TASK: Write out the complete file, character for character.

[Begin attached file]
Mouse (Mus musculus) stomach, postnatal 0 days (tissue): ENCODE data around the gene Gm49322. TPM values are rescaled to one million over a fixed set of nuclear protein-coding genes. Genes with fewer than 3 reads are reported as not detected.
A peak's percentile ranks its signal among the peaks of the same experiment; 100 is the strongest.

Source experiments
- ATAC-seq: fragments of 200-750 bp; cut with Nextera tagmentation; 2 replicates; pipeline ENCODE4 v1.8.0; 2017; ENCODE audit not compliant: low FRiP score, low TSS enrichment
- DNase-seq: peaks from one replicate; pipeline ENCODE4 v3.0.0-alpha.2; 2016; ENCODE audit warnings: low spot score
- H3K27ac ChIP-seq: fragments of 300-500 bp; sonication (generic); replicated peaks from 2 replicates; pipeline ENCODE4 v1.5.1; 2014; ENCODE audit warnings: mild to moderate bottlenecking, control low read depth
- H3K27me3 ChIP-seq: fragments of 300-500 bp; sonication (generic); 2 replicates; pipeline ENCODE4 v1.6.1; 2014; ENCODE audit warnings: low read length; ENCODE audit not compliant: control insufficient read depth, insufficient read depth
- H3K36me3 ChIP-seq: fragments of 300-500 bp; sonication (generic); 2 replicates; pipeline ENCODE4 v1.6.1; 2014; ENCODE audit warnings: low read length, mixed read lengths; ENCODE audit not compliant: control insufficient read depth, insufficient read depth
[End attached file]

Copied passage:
Mouse (Mus musculus) stomach, postnatal 0 days (tissue): ENCODE data around the gene Gm49322. TPM values are rescaled to one million over a fixed set of nuclear protein-coding genes. Genes with fewer than 3 reads are reported as not detected.
A peak's percentile ranks its signal among the peaks of the same experiment; 100 is the strongest.

Source experiments
- ATAC-seq: fragments of 200-750 bp; cut with Nextera tagmentation; 2 replicates; pipeline ENCODE4 v1.8.0; 2017; ENCODE audit not compliant: low FRiP score, low TSS enrichment
- DNase-seq: peaks from one replicate; pipeline ENCODE4 v3.0.0-alpha.2; 2016; ENCODE audit warnings: low spot score
- H3K27ac ChIP-seq: fragments of 300-500 bp; sonication (generic); replicated peaks from 2 replicates; pipeline ENCODE4 v1.5.1; 2014; ENCODE audit warnings: mild to moderate bottlenecking, control low read depth
- H3K27me3 ChIP-seq: fragments of 300-500 bp; sonication (generic); 2 replicates; pipeline ENCODE4 v1.6.1; 2014; ENCODE audit warnings: low read length; ENCODE audit not compliant: control insufficient read depth, insufficient read depth
- H3K36me3 ChIP-seq: fragments of 300-500 bp; sonication (generic); 2 replicates; pipeline ENCODE4 v1.6.1; 2014; ENCODE audit warnings: low read length, mixed read lengths; ENCODE audit not compliant: control insufficient read depth, insufficient read depth